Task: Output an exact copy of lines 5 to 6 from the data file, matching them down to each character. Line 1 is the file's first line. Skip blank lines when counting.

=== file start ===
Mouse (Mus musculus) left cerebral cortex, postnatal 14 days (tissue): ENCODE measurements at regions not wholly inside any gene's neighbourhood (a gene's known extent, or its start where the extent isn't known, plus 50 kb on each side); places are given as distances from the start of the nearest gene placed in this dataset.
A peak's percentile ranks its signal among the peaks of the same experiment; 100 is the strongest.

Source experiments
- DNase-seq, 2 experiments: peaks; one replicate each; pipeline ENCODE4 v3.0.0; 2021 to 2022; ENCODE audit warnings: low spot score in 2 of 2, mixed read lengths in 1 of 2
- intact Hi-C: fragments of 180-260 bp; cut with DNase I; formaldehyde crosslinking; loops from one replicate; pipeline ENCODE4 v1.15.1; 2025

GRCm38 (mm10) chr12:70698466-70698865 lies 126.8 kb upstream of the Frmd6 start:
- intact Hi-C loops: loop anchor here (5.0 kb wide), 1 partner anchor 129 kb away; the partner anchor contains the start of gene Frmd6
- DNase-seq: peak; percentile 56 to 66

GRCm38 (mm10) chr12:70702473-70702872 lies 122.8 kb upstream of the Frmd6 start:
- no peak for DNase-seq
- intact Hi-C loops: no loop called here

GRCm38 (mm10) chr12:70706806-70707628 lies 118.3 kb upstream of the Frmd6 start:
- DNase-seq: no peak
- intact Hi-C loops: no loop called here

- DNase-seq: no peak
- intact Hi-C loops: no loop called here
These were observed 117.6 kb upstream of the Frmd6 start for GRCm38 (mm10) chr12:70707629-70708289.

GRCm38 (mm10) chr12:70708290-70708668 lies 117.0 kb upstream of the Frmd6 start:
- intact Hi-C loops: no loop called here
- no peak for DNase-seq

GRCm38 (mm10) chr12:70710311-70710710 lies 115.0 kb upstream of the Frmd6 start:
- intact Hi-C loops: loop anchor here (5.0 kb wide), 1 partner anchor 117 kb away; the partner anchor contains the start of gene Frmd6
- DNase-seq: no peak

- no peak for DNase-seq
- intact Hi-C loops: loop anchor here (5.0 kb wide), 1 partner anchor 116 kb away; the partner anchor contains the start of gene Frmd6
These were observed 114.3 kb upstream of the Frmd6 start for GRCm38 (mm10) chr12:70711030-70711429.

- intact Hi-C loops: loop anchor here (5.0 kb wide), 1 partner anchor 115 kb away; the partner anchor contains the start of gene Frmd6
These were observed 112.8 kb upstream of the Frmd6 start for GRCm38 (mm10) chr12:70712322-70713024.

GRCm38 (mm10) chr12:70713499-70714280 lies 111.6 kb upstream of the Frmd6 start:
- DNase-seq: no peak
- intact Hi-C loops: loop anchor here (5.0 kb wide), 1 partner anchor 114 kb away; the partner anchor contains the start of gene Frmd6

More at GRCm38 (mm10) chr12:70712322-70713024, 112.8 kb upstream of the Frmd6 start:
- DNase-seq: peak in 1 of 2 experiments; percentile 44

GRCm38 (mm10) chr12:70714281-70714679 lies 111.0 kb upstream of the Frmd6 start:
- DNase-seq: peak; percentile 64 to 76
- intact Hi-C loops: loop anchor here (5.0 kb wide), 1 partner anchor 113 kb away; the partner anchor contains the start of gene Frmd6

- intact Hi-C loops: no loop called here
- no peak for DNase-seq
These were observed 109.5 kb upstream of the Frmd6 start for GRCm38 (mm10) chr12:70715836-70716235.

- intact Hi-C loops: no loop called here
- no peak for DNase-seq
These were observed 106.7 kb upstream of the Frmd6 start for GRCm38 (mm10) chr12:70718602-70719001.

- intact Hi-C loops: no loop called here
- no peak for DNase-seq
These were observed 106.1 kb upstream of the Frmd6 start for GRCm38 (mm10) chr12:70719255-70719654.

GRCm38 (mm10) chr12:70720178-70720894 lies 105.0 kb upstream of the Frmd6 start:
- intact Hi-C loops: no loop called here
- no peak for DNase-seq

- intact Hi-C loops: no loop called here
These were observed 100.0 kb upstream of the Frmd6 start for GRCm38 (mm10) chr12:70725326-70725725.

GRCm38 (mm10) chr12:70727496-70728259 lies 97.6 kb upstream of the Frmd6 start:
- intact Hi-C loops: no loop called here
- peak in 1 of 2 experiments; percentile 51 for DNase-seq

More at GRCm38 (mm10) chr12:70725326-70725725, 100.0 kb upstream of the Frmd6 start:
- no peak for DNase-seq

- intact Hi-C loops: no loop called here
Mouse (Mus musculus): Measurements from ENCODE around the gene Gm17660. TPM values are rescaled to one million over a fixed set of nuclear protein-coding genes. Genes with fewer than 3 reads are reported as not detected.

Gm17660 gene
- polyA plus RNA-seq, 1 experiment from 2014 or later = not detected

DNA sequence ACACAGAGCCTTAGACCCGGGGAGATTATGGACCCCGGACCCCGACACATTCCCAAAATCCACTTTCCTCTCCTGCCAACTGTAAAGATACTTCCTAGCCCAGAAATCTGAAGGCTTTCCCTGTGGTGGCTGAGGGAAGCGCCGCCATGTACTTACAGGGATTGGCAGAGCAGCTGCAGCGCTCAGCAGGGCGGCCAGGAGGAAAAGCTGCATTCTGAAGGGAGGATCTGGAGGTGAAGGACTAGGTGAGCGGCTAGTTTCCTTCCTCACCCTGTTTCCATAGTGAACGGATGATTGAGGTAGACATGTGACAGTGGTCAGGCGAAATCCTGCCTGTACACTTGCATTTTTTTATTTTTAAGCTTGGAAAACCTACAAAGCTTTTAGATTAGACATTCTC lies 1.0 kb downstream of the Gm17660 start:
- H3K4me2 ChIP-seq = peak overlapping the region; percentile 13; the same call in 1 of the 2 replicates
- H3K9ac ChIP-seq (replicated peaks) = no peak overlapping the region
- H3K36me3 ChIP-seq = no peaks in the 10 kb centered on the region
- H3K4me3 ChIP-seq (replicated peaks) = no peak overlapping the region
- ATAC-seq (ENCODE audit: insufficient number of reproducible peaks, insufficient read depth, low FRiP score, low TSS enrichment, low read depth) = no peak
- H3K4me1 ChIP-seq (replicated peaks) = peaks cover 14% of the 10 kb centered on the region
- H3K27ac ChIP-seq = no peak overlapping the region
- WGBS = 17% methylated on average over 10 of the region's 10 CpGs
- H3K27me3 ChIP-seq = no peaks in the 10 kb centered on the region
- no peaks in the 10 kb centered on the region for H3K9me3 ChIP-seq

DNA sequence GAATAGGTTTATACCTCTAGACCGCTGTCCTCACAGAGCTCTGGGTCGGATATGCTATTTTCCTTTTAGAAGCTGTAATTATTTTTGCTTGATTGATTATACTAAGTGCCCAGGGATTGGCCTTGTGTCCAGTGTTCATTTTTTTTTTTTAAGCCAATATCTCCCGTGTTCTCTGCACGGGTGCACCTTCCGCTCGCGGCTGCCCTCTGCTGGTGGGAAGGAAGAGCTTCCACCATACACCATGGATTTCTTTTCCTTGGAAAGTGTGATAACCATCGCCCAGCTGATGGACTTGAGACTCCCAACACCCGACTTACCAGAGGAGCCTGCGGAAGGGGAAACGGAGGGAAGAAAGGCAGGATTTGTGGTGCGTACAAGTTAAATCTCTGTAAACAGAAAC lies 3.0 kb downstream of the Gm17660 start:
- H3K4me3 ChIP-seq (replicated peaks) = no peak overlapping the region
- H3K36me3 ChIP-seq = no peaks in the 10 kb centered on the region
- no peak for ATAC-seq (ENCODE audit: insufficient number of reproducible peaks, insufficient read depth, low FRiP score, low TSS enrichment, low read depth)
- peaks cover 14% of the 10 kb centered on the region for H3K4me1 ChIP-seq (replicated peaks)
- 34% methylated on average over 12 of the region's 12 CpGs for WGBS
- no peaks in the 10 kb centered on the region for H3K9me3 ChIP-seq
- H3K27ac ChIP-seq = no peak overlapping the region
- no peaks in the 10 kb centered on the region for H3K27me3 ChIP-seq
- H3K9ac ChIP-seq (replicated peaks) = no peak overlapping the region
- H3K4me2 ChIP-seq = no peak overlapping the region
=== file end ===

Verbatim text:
- intact Hi-C: fragments of 180-260 bp; cut with DNase I; formaldehyde crosslinking; loops from one replicate; pipeline ENCODE4 v1.15.1; 2025

GRCm38 (mm10) chr12:70698466-70698865 lies 126.8 kb upstream of the Frmd6 start: